It was in 1945, however, when Picasso left Maar for his young protégée Françoise Gilot, that the true suffering began. By the 1950s, Maar had given up photography in favour of painting, spending more and more time in Ménerbes, Provence, holed up in the house Picasso had bought her as a consolation gift. Set back on a steep village street, the three-storey green-shuttered house was spare, draughty and in need of repair, according to Maar’s friend and biographer, James Lord (Picasso & Dora), but it had outstanding views of Mont Ventoux and the green valley below. Maar kept to herself in the village, although she would sometimes visit her neighbour, artist Nicolas de Staël.
Benkemoun also explores accounts of Dora Maar’s later years as a deeply religious woman with right-wing political views. The profound effect of her separation with Picasso drove The Weeping Woman over the edge; following their split, Maar ended up in psychotherapy with Lacan, was institutionalised and underwent electro-shock therapy. She went on to lead a reclusive life, cutting herself off from Parisian society.
Still, she hung on to a few of her former friends: Maar maintained ties with the Viscountess Marie-Laure de Noailles, whose strong personality, oddly enough, didn’t seem to clash with Maar’s fierce temper and unpredictable moodiness.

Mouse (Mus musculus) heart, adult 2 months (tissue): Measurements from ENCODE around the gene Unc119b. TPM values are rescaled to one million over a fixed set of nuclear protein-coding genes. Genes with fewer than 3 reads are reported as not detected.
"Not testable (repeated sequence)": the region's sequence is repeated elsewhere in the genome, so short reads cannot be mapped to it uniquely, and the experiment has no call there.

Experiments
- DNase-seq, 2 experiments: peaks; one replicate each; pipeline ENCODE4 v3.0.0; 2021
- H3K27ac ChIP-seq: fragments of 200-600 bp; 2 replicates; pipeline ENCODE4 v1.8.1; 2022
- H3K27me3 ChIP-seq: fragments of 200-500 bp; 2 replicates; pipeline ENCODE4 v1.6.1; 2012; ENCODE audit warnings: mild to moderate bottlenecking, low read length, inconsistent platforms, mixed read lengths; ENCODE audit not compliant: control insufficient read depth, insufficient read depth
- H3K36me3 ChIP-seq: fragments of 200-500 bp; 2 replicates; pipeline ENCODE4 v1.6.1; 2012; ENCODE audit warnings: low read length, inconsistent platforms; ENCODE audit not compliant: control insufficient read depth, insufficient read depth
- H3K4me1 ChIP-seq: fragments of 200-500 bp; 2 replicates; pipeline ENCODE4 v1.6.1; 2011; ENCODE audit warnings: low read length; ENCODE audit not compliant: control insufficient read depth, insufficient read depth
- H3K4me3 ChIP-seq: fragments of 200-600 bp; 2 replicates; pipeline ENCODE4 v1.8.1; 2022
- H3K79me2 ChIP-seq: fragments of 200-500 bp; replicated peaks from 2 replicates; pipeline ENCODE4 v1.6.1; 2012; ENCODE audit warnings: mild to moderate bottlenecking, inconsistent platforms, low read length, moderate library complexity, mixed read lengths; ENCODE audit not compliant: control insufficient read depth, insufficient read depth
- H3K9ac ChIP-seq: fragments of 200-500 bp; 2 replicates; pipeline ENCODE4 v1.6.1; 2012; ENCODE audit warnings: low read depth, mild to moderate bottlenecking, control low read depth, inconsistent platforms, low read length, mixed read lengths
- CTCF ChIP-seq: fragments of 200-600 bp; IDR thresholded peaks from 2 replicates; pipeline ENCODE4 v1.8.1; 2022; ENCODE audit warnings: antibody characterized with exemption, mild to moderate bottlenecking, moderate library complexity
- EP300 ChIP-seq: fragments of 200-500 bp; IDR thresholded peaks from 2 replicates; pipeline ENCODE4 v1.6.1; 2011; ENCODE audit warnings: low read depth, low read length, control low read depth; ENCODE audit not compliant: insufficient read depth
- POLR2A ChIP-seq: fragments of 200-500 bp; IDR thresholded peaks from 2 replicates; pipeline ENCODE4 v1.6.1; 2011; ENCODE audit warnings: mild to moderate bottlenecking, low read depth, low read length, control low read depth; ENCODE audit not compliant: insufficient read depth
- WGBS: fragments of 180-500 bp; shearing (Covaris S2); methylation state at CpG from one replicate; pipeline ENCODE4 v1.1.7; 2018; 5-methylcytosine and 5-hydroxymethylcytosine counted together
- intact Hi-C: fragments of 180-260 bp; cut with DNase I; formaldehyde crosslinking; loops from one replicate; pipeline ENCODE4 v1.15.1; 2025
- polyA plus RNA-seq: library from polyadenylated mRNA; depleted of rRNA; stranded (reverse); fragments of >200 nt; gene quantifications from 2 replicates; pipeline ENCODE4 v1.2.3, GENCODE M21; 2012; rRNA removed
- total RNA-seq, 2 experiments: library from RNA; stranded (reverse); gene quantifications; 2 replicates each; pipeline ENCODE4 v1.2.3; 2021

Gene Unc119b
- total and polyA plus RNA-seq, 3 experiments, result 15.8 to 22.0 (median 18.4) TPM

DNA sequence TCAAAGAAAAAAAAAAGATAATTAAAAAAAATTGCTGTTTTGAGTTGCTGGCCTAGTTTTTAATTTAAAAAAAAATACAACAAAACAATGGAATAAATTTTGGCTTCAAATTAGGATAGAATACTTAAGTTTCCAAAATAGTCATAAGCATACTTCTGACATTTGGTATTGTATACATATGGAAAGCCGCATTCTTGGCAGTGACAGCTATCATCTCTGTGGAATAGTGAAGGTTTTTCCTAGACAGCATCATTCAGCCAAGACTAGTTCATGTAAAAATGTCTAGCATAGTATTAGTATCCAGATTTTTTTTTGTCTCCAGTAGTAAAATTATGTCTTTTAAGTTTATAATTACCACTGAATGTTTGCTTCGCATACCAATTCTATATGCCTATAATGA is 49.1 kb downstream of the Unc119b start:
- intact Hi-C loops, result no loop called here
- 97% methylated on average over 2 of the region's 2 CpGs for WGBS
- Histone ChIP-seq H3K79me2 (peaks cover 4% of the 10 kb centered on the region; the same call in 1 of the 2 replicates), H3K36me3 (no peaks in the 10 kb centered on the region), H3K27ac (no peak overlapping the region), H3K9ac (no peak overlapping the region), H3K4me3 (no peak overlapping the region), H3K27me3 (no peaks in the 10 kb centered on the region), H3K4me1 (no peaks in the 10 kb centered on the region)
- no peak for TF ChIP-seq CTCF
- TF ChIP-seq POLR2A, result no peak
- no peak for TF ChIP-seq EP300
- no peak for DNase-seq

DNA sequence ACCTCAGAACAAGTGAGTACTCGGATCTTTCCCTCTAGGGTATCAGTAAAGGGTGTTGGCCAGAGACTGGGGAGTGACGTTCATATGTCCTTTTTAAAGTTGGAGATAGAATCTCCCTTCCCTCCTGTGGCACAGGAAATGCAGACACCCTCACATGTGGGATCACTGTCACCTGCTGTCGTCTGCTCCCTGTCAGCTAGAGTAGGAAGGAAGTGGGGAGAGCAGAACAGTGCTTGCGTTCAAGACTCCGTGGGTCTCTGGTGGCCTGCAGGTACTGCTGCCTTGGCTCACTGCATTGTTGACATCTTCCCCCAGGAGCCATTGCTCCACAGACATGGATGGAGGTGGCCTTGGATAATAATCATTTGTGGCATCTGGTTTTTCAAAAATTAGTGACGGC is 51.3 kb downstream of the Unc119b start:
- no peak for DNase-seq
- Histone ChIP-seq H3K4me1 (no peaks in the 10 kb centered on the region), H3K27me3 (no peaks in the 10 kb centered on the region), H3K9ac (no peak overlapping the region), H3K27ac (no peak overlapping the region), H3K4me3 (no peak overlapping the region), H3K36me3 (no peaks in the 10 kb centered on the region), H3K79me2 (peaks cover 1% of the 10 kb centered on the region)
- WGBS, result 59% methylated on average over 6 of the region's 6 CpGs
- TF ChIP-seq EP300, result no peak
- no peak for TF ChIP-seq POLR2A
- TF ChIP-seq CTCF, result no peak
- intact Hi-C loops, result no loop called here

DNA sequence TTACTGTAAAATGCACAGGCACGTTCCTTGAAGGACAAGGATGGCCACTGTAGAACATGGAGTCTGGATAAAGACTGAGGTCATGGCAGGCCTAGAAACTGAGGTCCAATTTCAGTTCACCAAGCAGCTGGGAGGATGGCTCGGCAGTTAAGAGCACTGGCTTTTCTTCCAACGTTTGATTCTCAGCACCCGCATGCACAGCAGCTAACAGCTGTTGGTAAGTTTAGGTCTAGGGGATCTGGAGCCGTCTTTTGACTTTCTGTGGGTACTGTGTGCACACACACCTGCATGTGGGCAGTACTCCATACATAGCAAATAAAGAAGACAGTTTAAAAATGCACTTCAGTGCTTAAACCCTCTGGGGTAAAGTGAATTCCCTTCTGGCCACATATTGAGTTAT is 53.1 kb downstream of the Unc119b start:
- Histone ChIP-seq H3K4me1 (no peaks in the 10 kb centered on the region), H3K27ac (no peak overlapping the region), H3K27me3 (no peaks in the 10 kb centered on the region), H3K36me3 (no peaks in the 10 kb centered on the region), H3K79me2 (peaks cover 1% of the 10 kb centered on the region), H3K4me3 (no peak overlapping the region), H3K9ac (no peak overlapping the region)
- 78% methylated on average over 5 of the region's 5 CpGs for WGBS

Another friendship that developed over time was with photographer Lee Miller and British artist, historian, poet and biographer of Picasso, Roland Penrose, who moved to the Sussex countryside after the war. “Maar visited their home, Farley Farm, on two occasions,” Benkemoun says. “In the early days, in Mougins, with Picasso, Maar would have been very jealous of Miller, a ravishing beauty and a rival photographer. But when I spoke to Roland Penrose’s son, Anthony, he remembers that the two women spent hours talking in the kitchen. Miller was no longer flamboyant and had sunk into alcohol, devastated by what she’d seen in the war camps. They got along because they were both damaged women.”
On a more positive note, today, 23 years after the artist’s death, Maar’s house in Ménerbes has been restored and is enjoying a new lease of life. Since 2007, the American Artist Foundation (www.maisondoramaar.org) has welcomed international artists and writers for a one- or two-month residency.
“I understood Maar’s life better when I went to visit the house in Ménerbes,” explains Benkemoun. “I slept just above Dora’s room, on the second floor, with the same view, and now I look at her paintings differently.” The author pauses for a moment, then smiles. “I won’t say I experienced a visitation, but I suddenly felt in sync with her.”
From France Today magazine